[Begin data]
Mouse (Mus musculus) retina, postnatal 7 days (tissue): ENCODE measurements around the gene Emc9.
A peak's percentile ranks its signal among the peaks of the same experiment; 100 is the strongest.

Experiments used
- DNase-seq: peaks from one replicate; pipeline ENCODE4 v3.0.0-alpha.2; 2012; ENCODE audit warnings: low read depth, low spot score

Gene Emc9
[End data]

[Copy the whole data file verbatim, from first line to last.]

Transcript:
Mouse (Mus musculus) retina, postnatal 7 days (tissue): ENCODE measurements around the gene Emc9.
A peak's percentile ranks its signal among the peaks of the same experiment; 100 is the strongest.

Experiments used
- DNase-seq: peaks from one replicate; pipeline ENCODE4 v3.0.0-alpha.2; 2012; ENCODE audit warnings: low read depth, low spot score

Gene Emc9